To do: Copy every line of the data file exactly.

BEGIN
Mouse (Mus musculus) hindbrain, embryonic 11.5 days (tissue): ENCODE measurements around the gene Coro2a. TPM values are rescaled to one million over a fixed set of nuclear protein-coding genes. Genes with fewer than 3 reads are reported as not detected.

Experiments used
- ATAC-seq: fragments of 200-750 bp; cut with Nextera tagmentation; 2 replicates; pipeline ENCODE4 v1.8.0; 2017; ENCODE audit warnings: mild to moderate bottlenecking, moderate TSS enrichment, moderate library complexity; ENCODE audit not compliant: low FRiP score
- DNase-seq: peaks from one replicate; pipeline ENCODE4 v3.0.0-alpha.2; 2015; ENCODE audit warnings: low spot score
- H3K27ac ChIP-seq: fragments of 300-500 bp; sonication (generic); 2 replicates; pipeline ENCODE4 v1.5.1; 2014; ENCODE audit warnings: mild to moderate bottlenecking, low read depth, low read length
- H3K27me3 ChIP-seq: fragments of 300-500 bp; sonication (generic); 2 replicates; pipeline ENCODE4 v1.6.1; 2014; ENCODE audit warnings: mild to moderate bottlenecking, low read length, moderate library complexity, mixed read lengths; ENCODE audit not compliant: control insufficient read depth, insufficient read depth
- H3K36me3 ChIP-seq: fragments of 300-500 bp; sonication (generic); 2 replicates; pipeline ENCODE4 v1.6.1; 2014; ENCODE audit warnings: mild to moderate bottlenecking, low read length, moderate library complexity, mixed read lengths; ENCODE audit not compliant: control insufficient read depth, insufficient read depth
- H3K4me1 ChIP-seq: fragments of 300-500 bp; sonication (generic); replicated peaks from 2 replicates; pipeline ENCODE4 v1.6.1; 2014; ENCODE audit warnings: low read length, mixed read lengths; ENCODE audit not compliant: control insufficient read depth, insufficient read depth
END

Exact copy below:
Mouse (Mus musculus) hindbrain, embryonic 11.5 days (tissue): ENCODE measurements around the gene Coro2a. TPM values are rescaled to one million over a fixed set of nuclear protein-coding genes. Genes with fewer than 3 reads are reported as not detected.

Experiments used
- ATAC-seq: fragments of 200-750 bp; cut with Nextera tagmentation; 2 replicates; pipeline ENCODE4 v1.8.0; 2017; ENCODE audit warnings: mild to moderate bottlenecking, moderate TSS enrichment, moderate library complexity; ENCODE audit not compliant: low FRiP score
- DNase-seq: peaks from one replicate; pipeline ENCODE4 v3.0.0-alpha.2; 2015; ENCODE audit warnings: low spot score
- H3K27ac ChIP-seq: fragments of 300-500 bp; sonication (generic); 2 replicates; pipeline ENCODE4 v1.5.1; 2014; ENCODE audit warnings: mild to moderate bottlenecking, low read depth, low read length
- H3K27me3 ChIP-seq: fragments of 300-500 bp; sonication (generic); 2 replicates; pipeline ENCODE4 v1.6.1; 2014; ENCODE audit warnings: mild to moderate bottlenecking, low read length, moderate library complexity, mixed read lengths; ENCODE audit not compliant: control insufficient read depth, insufficient read depth
- H3K36me3 ChIP-seq: fragments of 300-500 bp; sonication (generic); 2 replicates; pipeline ENCODE4 v1.6.1; 2014; ENCODE audit warnings: mild to moderate bottlenecking, low read length, moderate library complexity, mixed read lengths; ENCODE audit not compliant: control insufficient read depth, insufficient read depth
- H3K4me1 ChIP-seq: fragments of 300-500 bp; sonication (generic); replicated peaks from 2 replicates; pipeline ENCODE4 v1.6.1; 2014; ENCODE audit warnings: low read length, mixed read lengths; ENCODE audit not compliant: control insufficient read depth, insufficient read depth